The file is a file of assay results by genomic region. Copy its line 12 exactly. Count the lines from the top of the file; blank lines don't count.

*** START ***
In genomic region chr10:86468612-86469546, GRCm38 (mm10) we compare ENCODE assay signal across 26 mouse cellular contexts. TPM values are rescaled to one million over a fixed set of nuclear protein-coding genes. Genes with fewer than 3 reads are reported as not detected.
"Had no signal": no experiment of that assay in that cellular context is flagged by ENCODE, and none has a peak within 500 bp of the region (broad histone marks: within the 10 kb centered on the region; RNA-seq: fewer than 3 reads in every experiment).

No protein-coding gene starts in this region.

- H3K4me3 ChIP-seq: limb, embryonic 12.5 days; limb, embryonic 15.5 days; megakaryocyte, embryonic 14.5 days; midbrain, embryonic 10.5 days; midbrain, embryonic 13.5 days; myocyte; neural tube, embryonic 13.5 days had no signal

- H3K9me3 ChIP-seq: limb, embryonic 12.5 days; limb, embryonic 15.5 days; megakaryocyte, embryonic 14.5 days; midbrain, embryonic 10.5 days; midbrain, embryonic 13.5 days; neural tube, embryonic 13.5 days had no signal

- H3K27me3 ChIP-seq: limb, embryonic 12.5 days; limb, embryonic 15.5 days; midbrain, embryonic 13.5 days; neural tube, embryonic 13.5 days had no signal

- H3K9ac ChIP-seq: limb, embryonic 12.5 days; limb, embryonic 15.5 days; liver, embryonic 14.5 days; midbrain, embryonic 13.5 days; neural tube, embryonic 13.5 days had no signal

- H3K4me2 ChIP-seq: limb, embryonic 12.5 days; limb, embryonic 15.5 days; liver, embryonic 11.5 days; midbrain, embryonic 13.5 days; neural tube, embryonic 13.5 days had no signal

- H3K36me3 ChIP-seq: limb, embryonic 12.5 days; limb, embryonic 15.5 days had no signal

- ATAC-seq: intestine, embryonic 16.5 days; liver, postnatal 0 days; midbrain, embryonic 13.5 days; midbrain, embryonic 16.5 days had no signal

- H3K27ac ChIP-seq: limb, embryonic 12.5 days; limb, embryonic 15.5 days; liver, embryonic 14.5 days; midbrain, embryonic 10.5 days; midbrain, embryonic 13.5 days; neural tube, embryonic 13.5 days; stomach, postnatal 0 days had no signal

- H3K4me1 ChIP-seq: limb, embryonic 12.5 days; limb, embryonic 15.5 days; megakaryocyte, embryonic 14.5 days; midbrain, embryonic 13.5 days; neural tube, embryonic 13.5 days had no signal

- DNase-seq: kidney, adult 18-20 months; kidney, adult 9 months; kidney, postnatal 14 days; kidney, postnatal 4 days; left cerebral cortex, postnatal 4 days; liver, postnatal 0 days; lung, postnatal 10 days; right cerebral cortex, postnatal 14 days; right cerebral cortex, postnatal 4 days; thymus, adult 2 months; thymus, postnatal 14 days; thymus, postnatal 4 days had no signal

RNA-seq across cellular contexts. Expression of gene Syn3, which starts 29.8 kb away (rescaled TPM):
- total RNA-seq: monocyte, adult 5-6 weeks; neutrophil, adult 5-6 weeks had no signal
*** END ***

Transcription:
- H3K4me1 ChIP-seq: limb, embryonic 12.5 days; limb, embryonic 15.5 days; megakaryocyte, embryonic 14.5 days; midbrain, embryonic 13.5 days; neural tube, embryonic 13.5 days had no signal